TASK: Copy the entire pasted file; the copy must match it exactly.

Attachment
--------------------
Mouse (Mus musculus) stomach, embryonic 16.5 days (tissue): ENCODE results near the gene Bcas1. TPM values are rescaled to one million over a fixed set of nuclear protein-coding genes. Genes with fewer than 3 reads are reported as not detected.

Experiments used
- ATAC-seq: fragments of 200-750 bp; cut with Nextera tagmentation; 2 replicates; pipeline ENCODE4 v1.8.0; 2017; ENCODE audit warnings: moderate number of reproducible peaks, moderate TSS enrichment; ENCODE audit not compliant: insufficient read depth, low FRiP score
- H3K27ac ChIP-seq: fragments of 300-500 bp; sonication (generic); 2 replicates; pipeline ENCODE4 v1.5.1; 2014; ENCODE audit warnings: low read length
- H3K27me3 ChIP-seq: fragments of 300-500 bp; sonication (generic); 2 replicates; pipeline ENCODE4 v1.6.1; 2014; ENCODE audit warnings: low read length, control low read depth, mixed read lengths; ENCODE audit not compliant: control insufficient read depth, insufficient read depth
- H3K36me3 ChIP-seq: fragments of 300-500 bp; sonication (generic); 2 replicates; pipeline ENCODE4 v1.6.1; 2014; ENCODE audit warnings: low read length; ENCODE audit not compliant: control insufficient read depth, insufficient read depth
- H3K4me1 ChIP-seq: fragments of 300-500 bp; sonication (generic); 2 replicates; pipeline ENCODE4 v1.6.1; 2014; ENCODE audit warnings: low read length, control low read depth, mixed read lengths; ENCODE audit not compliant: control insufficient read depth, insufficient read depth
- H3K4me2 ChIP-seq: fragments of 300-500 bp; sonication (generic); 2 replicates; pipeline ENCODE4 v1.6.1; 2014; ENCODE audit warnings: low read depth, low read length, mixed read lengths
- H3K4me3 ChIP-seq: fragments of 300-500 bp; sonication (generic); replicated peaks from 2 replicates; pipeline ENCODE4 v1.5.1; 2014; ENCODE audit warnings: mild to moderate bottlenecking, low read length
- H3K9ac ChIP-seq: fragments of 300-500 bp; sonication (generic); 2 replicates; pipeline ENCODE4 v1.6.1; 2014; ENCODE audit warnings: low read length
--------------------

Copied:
Mouse (Mus musculus) stomach, embryonic 16.5 days (tissue): ENCODE results near the gene Bcas1. TPM values are rescaled to one million over a fixed set of nuclear protein-coding genes. Genes with fewer than 3 reads are reported as not detected.

Experiments used
- ATAC-seq: fragments of 200-750 bp; cut with Nextera tagmentation; 2 replicates; pipeline ENCODE4 v1.8.0; 2017; ENCODE audit warnings: moderate number of reproducible peaks, moderate TSS enrichment; ENCODE audit not compliant: insufficient read depth, low FRiP score
- H3K27ac ChIP-seq: fragments of 300-500 bp; sonication (generic); 2 replicates; pipeline ENCODE4 v1.5.1; 2014; ENCODE audit warnings: low read length
- H3K27me3 ChIP-seq: fragments of 300-500 bp; sonication (generic); 2 replicates; pipeline ENCODE4 v1.6.1; 2014; ENCODE audit warnings: low read length, control low read depth, mixed read lengths; ENCODE audit not compliant: control insufficient read depth, insufficient read depth
- H3K36me3 ChIP-seq: fragments of 300-500 bp; sonication (generic); 2 replicates; pipeline ENCODE4 v1.6.1; 2014; ENCODE audit warnings: low read length; ENCODE audit not compliant: control insufficient read depth, insufficient read depth
- H3K4me1 ChIP-seq: fragments of 300-500 bp; sonication (generic); 2 replicates; pipeline ENCODE4 v1.6.1; 2014; ENCODE audit warnings: low read length, control low read depth, mixed read lengths; ENCODE audit not compliant: control insufficient read depth, insufficient read depth
- H3K4me2 ChIP-seq: fragments of 300-500 bp; sonication (generic); 2 replicates; pipeline ENCODE4 v1.6.1; 2014; ENCODE audit warnings: low read depth, low read length, mixed read lengths
- H3K4me3 ChIP-seq: fragments of 300-500 bp; sonication (generic); replicated peaks from 2 replicates; pipeline ENCODE4 v1.5.1; 2014; ENCODE audit warnings: mild to moderate bottlenecking, low read length
- H3K9ac ChIP-seq: fragments of 300-500 bp; sonication (generic); 2 replicates; pipeline ENCODE4 v1.6.1; 2014; ENCODE audit warnings: low read length